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Islamic State claims credit for Moscow terror attack that killed more than 130

“The images are just horrible and hard to watch,” said John Kirby, the White House national security communications advisor.

Kremlin, Moscow, Russia. Credit: RPerucho/Pixabay.
Kremlin, Moscow, Russia. Credit: RPerucho/Pixabay.

Terrorists attacked a concert hall in the outskirts of Moscow on Friday.

Russian state media reported that men armed with automatic weapons and incendiary explosives entered the hall. Unconfirmed videos on social media appeared to depict the men shooting into groups of civilians at close range.

At least 133 people were killed and more than 140 wounded in the attack. More than 50 ambulance crews were dispatched to the scene.

Authorities have detained 11 attackers.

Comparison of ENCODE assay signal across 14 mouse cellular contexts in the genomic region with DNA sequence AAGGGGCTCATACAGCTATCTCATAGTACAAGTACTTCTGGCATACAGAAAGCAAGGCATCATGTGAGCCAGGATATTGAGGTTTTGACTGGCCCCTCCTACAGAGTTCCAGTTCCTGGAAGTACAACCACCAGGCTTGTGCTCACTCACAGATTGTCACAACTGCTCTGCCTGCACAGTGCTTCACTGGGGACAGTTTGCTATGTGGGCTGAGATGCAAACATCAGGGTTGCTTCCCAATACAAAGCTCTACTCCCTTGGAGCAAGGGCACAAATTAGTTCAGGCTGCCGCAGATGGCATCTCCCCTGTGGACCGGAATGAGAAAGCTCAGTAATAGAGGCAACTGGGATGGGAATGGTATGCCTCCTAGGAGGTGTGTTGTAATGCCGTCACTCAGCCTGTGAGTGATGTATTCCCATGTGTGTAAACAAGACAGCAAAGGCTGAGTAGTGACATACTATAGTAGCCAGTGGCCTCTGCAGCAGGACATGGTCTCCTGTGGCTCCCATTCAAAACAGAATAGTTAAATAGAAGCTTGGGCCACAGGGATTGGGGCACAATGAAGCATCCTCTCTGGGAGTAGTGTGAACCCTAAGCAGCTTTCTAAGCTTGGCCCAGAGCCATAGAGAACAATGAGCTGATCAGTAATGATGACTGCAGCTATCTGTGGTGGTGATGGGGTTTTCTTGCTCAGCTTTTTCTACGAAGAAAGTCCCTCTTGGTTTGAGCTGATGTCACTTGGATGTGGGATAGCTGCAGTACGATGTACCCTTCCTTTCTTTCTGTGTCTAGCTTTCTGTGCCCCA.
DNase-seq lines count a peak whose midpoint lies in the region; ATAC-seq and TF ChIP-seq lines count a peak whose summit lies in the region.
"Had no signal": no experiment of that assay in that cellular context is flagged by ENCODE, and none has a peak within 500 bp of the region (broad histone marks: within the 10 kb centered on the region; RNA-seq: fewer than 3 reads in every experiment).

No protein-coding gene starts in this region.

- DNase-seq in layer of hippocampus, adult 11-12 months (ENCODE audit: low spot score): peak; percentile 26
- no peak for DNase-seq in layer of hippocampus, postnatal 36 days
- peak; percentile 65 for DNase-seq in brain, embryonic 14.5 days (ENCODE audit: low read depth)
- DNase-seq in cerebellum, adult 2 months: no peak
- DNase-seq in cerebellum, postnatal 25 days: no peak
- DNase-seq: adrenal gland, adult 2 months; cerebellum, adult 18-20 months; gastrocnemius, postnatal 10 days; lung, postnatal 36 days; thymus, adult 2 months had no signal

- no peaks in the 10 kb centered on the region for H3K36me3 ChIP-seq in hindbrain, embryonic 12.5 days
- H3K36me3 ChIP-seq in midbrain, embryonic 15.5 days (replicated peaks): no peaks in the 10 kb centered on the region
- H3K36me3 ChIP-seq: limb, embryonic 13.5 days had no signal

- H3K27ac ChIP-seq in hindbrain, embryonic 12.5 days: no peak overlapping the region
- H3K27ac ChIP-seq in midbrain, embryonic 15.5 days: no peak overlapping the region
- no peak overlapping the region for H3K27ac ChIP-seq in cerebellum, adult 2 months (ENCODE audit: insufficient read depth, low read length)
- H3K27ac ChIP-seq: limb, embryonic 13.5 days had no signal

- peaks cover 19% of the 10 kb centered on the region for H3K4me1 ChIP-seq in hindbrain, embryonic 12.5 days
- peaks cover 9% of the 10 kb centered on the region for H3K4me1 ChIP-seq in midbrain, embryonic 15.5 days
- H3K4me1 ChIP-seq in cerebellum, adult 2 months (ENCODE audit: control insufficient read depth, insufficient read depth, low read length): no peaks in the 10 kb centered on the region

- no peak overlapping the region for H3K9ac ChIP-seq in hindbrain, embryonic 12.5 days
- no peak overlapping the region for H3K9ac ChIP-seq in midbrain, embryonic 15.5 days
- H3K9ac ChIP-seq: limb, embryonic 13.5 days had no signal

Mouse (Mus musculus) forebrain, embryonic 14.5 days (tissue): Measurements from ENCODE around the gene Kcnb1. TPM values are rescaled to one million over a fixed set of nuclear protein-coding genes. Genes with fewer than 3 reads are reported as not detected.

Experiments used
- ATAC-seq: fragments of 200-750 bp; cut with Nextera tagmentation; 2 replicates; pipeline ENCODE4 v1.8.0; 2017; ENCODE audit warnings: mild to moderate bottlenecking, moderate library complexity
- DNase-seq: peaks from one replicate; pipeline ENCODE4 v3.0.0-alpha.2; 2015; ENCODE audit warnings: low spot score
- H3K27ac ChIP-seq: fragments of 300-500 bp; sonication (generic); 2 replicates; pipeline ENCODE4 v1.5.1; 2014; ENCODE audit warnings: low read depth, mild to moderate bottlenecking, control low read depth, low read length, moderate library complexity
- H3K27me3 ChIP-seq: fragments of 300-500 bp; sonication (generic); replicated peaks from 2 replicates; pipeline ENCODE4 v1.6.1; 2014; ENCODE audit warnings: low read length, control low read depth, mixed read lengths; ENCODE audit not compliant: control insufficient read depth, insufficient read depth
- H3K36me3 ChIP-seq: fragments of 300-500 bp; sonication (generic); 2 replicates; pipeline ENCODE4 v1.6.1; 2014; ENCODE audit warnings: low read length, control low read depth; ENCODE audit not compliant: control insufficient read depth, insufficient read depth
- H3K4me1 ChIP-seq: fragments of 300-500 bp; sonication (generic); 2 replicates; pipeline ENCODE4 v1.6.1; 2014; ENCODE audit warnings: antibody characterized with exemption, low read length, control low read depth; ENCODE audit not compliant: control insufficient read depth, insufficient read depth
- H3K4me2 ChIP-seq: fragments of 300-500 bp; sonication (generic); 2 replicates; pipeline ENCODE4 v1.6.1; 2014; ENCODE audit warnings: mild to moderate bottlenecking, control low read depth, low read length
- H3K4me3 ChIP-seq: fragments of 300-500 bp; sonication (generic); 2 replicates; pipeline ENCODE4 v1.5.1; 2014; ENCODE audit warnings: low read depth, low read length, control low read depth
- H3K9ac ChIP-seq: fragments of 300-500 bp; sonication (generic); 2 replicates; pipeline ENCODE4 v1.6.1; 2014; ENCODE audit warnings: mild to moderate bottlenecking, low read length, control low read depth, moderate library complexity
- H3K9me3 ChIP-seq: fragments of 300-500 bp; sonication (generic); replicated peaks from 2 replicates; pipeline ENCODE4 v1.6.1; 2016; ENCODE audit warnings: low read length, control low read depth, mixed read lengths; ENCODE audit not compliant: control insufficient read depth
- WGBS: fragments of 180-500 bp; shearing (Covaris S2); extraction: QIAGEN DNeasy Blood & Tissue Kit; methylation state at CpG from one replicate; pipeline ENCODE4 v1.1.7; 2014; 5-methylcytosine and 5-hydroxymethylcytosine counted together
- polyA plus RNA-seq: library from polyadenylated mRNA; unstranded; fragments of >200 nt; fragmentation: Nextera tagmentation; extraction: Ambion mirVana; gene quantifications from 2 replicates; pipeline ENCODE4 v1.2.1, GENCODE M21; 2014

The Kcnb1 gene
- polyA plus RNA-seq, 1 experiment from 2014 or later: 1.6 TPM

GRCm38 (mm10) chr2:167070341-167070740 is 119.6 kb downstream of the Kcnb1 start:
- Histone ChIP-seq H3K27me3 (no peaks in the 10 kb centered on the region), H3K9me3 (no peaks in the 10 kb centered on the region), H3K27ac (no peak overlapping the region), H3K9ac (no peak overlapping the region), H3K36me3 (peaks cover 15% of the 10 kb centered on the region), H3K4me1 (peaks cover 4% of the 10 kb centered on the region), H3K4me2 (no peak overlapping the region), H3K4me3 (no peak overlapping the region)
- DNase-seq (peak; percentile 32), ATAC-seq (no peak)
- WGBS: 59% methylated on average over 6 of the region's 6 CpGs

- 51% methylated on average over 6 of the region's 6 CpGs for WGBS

Islamic State claimed credit for the attack, posting on Telegram that its “fighters attacked a large gathering of Christians in the city of Krasnogorsk on the outskirts of the Russian capital, Moscow, killing and wounding hundreds and causing great destruction to the place before they withdrew to their bases safely.”

The U.S. embassy issued a warning earlier in March that it was monitoring reports that “extremists have imminent plans to target large gatherings in Moscow,” including concerts.

Russia has frequently been the target of Islamist terrorism, including the 2002 Moscow theater siege in which 40 Chechen terrorists took 850 hostages. Ultimately, 132 of the hostages were killed and hundreds injured.

John Kirby, White House national security communications advisor, said at a press briefing Friday that the U.S. condemned the attack.

“The images are just horrible and hard to watch,” Kirby said. “Our thoughts obviously are going to be with the victims of this terrible shooting attack.”

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